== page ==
Jump to content

White Wilderness (film)

From Wikipedia, the free encyclopedia

White Wilderness
Official theatrical poster
Directed byJames Algar
Written byJames Algar
Produced byBen Sharpsteen, Walt Disney
Narrated byWinston Hibler
Edited byNorman R. Palmer
Music byOliver Wallace
Distributed byBuena Vista Distribution
Release date
  • August 12, 1958 (1958-08-12)
Running time
72 minutes
CountriesUnited States
Box office$1.8 million (est. US/Canada rentals)[1][2]

White Wilderness is a 1958 nature documentary film produced by Walt Disney Productions as part of its True-Life Adventure series. It is noted for its propagation of the misconception of lemming mass suicide.

The film was directed by James Algar and narrated by Winston Hibler. It was filmed on location in Canada over the course of three years.[3] It won the Academy Award for Best Documentary Feature[4] and the Golden Bear for Best Documentary at the 1959 Berlin Film Festival.


Howard Thompson of The New York Times wrote: "Mr. Disney has assembled a fine, often fascinating color documentary on animal life in the North American Arctic".[5] Geoffrey Warren of the Los Angeles Times stated: "Walt Disney has turned again to Nature for adventure and profit. With 'White Wilderness' the master of unusual entertainment has struck pure gold, for this is probably the best of his many true-to-life films".[6] Variety called the film "a fascinating screen experience. Filmed in awesome detail in the icy wastes of the Arctic, where struggle for existence is savage and cruel, this feature is one of the most spectacular of Walt Disney's 'True-Life Adventure' series, and as such can expect handsome returns from its particular market".[7] Harrison's Reports declared: "From the opening to the closing scenes, one is held enthralled by the truly remarkable shots of polar region wild life, both large and small, made all the more interesting by the fine Technicolor photography, the clever editing and the appropriate background music, which heighten both the comic and dramatic aspects of the different scenes".[8] The Monthly Film Bulletin wrote: "The familiar music score, production tricks, anthropomorphic humours and human-angle narration are again in evidence. The basic material, however, remains enthralling; in the case of lemmings and wolverines possibly unique".[9]


White Wilderness contains a now-infamous scene that supposedly depicts a mass lemming migration, ending with hundreds leaping into the Arctic Ocean. The narrator of the film states that the lemmings are likely not committing suicide, but rather are in the course of migrating, and upon encountering a body of water are attempting to cross it. If the body of water the lemmings encounter is too wide, they can suffer exhaustion and drown as a result.

In 1982, the CBC Television news magazine program The Fifth Estate broadcast a documentary about animal cruelty in Hollywood called Cruel Camera, focusing on White Wilderness as well as the television program Wild Kingdom. The host of the CBC program, Bob McKeown, discovered that the lemming scene was actually filmed at the Bow River near Canmore, Alberta, and further that the same small group of lemmings was transported to the location, jostled on turntables, and repeatedly shoved off a cliff to imply mass suicide.[10][11] According to a lemming expert, the particular species of lemming is not known to migrate, much less commit mass suicide.[11] Additionally, McKeown revealed that footage of a polar bear cub falling down an Arctic ice slope was really filmed in a Calgary film studio.[12][13]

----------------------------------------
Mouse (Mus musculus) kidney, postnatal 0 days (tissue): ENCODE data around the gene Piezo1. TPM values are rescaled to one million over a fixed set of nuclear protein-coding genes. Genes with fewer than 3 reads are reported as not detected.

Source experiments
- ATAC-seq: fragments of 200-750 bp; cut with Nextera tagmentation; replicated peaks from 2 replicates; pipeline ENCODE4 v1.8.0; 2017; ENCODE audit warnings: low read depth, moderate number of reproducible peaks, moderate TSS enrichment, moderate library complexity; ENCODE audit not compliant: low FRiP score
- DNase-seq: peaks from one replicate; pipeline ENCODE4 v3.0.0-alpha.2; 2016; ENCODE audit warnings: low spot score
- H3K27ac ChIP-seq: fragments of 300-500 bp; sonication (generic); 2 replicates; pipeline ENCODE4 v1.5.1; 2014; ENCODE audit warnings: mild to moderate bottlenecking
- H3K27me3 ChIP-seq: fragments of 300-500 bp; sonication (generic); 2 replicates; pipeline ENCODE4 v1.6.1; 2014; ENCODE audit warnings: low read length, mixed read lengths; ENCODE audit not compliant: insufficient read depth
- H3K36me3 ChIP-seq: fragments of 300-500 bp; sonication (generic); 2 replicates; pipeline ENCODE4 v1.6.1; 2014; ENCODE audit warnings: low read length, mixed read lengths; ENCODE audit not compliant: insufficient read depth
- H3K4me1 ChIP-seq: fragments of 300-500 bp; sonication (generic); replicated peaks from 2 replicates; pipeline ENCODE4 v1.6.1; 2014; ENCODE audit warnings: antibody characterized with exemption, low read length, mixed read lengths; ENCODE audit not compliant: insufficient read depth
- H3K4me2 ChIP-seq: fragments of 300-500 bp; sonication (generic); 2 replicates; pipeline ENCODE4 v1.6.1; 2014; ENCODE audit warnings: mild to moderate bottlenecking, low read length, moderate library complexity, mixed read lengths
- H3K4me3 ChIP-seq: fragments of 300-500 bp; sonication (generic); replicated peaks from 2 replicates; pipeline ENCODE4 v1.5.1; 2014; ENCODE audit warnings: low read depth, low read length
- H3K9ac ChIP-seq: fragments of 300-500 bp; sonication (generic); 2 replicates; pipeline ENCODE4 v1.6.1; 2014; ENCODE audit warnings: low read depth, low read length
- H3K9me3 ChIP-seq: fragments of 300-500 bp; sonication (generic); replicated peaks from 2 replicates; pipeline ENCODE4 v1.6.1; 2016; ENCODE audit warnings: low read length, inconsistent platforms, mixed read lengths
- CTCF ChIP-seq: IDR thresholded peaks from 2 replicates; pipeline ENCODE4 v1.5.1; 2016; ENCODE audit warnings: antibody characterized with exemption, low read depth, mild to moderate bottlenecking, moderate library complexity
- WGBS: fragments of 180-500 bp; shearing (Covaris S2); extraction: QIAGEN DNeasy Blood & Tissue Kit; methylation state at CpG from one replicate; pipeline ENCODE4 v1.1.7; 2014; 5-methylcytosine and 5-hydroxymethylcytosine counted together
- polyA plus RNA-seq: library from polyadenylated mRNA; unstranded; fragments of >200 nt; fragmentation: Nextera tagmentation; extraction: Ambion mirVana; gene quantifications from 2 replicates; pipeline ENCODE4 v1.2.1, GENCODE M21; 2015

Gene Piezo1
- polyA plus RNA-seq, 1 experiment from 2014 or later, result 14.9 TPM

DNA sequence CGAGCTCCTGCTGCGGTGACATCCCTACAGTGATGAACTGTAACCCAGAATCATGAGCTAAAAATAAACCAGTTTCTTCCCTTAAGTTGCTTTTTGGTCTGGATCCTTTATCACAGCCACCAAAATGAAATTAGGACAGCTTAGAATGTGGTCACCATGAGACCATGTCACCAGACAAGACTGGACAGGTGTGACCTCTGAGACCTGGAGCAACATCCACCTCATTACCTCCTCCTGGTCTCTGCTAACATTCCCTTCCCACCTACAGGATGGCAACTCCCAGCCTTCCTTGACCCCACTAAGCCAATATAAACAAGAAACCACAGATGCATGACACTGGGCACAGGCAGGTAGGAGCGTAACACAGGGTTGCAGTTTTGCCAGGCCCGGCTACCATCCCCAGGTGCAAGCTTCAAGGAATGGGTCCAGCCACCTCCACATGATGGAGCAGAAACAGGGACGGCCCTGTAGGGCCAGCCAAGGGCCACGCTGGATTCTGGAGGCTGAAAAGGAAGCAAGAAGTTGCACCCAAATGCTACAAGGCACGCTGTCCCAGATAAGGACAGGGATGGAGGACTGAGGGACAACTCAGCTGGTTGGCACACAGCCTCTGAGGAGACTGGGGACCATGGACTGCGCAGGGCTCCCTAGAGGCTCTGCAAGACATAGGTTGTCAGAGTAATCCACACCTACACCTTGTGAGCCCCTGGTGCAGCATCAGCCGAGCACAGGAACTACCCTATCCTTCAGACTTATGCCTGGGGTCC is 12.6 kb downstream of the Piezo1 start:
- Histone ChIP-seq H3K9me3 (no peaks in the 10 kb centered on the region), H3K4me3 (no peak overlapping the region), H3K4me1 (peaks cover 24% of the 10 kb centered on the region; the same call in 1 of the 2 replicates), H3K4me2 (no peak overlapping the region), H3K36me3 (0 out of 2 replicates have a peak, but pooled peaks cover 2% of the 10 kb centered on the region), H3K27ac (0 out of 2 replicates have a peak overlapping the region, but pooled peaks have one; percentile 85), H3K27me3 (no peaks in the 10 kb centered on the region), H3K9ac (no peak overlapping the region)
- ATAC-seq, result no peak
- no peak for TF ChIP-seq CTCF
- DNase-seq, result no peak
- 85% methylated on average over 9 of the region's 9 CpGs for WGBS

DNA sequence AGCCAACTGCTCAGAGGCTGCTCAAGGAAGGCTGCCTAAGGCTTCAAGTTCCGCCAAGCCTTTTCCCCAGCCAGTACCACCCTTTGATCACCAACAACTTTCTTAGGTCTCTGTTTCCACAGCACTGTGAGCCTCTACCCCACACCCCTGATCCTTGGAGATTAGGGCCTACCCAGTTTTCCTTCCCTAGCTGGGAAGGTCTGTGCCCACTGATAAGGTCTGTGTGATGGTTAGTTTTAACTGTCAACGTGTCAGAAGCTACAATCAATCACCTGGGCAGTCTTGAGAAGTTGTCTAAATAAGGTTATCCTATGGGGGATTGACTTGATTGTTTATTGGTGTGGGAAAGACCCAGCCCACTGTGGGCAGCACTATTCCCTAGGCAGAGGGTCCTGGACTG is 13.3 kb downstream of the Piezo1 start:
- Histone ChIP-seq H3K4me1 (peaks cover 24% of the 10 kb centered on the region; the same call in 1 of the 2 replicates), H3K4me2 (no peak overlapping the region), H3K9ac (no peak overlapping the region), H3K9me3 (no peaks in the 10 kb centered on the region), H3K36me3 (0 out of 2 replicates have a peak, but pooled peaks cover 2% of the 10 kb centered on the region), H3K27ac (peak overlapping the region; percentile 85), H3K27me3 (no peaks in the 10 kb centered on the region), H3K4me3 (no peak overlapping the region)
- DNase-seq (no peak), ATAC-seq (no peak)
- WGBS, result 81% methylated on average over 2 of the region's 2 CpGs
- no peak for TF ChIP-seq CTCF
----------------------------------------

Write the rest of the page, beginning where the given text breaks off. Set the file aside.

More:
Wildlife photographer and filmmaker James R. Simon – who worked freelance for Disney on numerous True-Life Adventure films[14] – is credited as being the person responsible for staging the lemming sequence.[15] The Walt Disney Family Museum maintains that Simon committed the act of cruelty without the knowledge or approval of Walt Disney or anyone else at the Disney studio.[16][17]

See also[edit]


  1. ^ "1959: Probable Domestic Take", Variety, January 6, 1960 p 34
  2. ^ "Top Grossers of 1958". Variety. January 7, 1959. p. 48. Please note figures are for US and Canada only and are domestic rentals accruing to distributors as opposed to theatre gross
  3. ^ Thompson, Howard (August 13, 1958). "'White Wilderness' Opens at Normandie". The New York Times. Retrieved November 8, 2008.
  4. ^ "The 31st Academy Awards (1959) Nominees and Winners". oscars.org. Retrieved May 31, 2019.
  5. ^ Thompson, Howard (August 13, 1958). "'White Wilderness' Opens at Normandie". The New York Times. 22.
  6. ^ Warren, Geoffrey (August 23, 1958). "Disney Hits Jackpot in 'White Wilderness'". Los Angeles Times. Part I, p. 11.
  7. ^ "Film Reviews: White Wilderness". Variety. June 25, 1958. 6.
  8. ^ "White Wilderness". Harrison's Reports. June 28, 1958. 102.
  9. ^ Hayman, R. W. (February 1960). "White Wilderness". The Monthly Film Bulletin. 27 (313): 28. Bibcode:1960Natur.185...64H. doi:10.1038/185064a0. S2CID 45672372.
  10. ^ Cruel Camera (1982). Event starts at 20:54.
  11. ^ a b Smith, Nadine (March 13, 2020). "How Disney Tricked the World Into Believing Lemmings Commit Mass Suicide". Hyperallergic. Retrieved August 23, 2022.
  12. ^ "Watch Video: Cruel Camera (May 5, 1982)". CBC News. Archived from the original on June 15, 2013.
  13. ^ "Snopes.com suicides". February 27, 1996. Retrieved July 12, 2009.
  14. ^ Lawson, Jay (2005). "James R. Simon". wgfd.wyo.gov. Wyoming Game & Fish Department. Retrieved June 30, 2023.
  15. ^ Maltin, Leonard (1995). The Disney Films (3rd ed.). New York: Hyperion. p. 149. ISBN 0-7868-8137-2.
  16. ^ Korkis, Jim (February 9, 2012). "Walt and the True-Life Adventures". waltdisney.org. The Walt Disney Family Museum. Retrieved June 30, 2023.
  17. ^ Fischer, William (May 6, 2023). "These Disney Shorts and Movies Pioneered Modern Nature Documentaries". collider.com. Collider. Retrieved June 30, 2023.

External links[edit]